Ckenefick (talk|edits) said:

3 April 2013
Look at the lengthy recent post on this issue, which includes a linked TaxAdviser article.

"Shoebox" (talk|edits) said:

3 April 2013
I believe the allowable earned income credit is the same for 2 or 3 children. "Losing" this student as a dependent should not shrink the EIC (or total refund). This emotionally charged exchange you are having with your client is one of the reasons that I am dumping my EIC clients after this year.

If you input the 1098-T into the parent's return the "excess" will need to be added to the child's line 7 income anyway. Room and board is not a qualifying expense for AOC, thus generating excess scholarship as line 7 "income" to student (regardless of whose return the 1098-T is input in).

Just a few thoughts....

EZTAX (talk|edits) said:

3 April 2013
I think, but not well at this time of year :), that EIC is fine but cannot claim as an exemption. Not sure that this won't work out better in the long run.

Agent62 (talk|edits) said:

3 April 2013
Although,the child will have to report scholarships or portions of them used for room & board as income.Section 152

[A portion of this post that was copied from this JOA article has been removed because posting it violates TaxAlmanac's copyright policies.]

[Another portion of this post was removed for violating TaxAlmanac's copyright policies because it was found in a copyrighted article available on numerous non-public-domain consumer help sites.]

The" EIC is not the same for 2 or 3 children" and EZTAX is correct that there is no support test for the EIC.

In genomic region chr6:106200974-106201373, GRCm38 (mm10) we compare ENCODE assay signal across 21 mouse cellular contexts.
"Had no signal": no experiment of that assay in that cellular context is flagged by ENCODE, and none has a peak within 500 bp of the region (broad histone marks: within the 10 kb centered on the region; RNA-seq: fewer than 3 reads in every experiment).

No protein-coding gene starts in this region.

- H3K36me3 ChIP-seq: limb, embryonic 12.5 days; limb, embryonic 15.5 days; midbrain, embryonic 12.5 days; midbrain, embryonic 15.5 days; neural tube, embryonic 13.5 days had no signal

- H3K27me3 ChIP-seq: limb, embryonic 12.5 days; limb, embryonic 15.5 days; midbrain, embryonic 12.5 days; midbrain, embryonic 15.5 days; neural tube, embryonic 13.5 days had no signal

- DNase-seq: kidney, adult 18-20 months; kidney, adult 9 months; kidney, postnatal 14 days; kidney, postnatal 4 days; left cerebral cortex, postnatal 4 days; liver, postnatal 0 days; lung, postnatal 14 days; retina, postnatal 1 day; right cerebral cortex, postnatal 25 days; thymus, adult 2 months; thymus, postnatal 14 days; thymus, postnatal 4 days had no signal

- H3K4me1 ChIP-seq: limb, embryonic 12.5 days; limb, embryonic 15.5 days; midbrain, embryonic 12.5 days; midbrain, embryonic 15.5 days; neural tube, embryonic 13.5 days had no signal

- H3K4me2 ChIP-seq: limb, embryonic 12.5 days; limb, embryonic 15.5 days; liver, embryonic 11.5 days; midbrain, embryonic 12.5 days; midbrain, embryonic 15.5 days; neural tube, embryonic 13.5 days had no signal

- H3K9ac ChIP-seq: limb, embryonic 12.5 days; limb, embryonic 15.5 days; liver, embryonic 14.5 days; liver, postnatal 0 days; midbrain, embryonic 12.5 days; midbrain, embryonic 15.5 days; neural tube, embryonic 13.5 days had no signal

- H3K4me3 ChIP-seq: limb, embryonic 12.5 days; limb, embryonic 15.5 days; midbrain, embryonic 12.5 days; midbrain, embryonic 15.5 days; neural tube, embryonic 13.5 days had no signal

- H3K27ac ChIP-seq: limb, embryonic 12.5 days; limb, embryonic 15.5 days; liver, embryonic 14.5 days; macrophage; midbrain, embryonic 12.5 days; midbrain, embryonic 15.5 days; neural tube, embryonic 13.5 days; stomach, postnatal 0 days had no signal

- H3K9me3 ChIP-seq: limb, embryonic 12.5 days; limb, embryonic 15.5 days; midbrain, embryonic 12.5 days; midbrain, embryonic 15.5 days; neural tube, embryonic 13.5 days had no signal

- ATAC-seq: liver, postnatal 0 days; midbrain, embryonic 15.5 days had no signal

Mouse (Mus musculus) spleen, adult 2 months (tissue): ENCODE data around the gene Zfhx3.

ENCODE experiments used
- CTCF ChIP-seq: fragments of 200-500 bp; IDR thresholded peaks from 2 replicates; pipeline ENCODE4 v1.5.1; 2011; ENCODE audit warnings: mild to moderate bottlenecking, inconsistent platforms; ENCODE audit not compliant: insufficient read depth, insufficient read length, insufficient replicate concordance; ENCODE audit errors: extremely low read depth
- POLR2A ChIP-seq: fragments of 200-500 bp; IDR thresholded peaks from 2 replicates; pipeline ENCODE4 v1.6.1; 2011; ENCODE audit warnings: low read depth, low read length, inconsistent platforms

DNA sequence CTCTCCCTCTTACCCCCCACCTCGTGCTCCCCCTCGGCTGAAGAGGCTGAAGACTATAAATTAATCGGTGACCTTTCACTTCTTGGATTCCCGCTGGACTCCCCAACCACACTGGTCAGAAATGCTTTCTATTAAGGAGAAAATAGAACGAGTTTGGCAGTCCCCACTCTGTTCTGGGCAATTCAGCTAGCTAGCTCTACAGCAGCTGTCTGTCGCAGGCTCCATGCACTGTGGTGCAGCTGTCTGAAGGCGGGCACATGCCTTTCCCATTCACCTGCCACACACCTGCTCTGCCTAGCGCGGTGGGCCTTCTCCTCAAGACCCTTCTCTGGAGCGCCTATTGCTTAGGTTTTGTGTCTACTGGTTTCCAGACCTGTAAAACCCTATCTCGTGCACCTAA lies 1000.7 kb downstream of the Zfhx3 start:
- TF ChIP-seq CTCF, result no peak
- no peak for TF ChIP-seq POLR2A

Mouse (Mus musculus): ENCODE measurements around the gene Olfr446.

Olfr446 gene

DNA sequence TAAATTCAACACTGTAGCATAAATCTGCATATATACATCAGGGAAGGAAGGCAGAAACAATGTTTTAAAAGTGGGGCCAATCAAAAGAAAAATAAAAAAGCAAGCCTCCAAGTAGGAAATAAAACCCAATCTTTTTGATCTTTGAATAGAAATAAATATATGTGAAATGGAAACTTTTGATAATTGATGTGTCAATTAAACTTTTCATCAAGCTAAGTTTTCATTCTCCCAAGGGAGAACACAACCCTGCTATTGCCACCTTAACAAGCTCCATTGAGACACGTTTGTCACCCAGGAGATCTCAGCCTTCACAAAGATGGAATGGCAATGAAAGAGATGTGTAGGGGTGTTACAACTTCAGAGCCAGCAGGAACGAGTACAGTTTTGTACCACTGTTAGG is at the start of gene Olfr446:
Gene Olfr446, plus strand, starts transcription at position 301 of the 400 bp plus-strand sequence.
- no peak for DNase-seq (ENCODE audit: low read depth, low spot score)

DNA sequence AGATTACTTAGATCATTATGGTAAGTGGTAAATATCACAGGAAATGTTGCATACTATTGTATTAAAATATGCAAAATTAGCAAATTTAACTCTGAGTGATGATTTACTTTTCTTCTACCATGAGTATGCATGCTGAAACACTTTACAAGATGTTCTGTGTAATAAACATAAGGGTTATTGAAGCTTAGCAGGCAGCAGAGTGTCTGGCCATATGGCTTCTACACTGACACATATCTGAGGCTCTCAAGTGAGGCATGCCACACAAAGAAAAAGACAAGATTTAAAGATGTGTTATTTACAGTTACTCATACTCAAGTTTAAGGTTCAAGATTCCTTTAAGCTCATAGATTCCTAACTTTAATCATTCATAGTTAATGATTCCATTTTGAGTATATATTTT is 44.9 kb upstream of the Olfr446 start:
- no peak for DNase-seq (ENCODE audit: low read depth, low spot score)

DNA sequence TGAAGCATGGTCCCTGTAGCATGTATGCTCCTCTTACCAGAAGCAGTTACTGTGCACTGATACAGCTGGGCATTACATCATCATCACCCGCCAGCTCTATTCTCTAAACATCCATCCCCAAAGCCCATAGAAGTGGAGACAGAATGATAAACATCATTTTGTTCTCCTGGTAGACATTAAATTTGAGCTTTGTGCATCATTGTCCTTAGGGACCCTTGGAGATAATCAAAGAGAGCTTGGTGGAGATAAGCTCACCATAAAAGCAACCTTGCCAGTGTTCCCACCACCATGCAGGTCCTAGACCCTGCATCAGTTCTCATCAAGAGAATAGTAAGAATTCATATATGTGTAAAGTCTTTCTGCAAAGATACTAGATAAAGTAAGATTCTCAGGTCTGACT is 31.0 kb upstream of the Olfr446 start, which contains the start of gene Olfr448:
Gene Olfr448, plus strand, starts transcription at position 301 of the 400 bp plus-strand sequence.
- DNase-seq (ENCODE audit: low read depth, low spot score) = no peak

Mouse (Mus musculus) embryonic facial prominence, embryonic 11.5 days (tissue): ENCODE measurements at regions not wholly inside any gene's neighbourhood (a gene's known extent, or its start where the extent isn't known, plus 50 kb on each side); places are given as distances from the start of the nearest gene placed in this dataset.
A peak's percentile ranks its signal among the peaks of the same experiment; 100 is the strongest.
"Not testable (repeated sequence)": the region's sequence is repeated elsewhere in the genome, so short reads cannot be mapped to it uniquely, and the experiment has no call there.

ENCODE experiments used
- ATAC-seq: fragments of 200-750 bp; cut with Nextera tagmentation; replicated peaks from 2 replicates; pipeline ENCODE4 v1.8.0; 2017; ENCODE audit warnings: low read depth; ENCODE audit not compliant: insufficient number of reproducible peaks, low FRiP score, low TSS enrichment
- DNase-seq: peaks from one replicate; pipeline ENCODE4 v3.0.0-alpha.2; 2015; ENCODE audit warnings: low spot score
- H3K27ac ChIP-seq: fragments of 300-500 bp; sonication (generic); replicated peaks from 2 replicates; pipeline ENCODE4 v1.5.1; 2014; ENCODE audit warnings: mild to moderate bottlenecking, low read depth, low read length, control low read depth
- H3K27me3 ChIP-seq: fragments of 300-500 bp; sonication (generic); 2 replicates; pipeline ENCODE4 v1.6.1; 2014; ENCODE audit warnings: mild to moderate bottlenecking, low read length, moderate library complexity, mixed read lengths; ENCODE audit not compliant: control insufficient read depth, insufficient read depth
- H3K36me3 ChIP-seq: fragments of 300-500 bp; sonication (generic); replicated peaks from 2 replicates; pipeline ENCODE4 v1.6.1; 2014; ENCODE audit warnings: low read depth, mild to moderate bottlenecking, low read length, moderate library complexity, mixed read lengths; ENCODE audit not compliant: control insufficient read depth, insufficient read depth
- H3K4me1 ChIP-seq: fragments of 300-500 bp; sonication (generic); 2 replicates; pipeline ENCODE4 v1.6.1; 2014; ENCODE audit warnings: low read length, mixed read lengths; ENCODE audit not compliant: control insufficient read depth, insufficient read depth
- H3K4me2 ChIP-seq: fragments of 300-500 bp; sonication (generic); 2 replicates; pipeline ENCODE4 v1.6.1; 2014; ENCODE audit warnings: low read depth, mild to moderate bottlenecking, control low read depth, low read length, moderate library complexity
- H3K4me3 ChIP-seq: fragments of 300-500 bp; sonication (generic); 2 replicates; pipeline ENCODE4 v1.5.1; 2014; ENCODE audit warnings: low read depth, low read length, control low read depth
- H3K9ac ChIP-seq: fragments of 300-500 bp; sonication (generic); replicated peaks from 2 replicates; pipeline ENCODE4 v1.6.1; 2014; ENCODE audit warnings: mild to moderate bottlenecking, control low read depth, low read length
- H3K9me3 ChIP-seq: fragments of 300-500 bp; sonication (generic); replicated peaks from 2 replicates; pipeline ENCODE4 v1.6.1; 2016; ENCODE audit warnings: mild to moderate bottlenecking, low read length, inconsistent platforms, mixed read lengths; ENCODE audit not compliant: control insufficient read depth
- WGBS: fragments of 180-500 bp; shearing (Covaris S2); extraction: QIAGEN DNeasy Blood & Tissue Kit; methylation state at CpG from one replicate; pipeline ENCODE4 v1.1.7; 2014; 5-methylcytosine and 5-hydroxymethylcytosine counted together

New responses in 2014

DEMODN (talk|edits) said:

11 March 2014
If they claim the student as a dependent, you should have had his 1098-T form before completing their return, as the education credit goes with the dependency. Also, as stated above, room and board are not qualified expenses and he therefore has taxable scholarships. Also, the support test does not apply for EIC purposes. The student would remain qualified for EIC, even if not qualified as a dependent.

Doug M (talk|edits) said:

12 March 2014
It sounds to me like the refundable portion (if any) of the AOC is same for son as for parents. No change there.

Although,the child will have to report scholarships or portions of them used for room & board as income.Section 152

This should be a non-issue. Kid gets first $9,800 tax free. If on parents return, should not generate any federal taxable income on that return. Non-issue again.

As to the EIC remarks, not sure.

Doug M (talk|edits) said:

12 March 2014
Isn't there a ruling, that if parents collectively do not provide more than half the support of the minor child, they cannot take EIC?

As in the examples where grandparent provides more than half the support, EIC has to be taken by grandparent?

EZTAX (talk|edits) said:

12 March 2014
Doug - regarding your first comment - Kid only gets refundable portion if only if they had earned income equal to over 1/2 their support (for those that have been here for awhile this was a doozy of a long discussion when AOC first came out and we were trying to figure it out).

Regarding your second comment - no, no support requirement. There were old rules that had the EIC going only to the higher income taxpayer but they are history. Now tie breaker rules only come into play if there is a disagreement on who gets the credit. See chart in Pub 17 page 233 for and easy primer.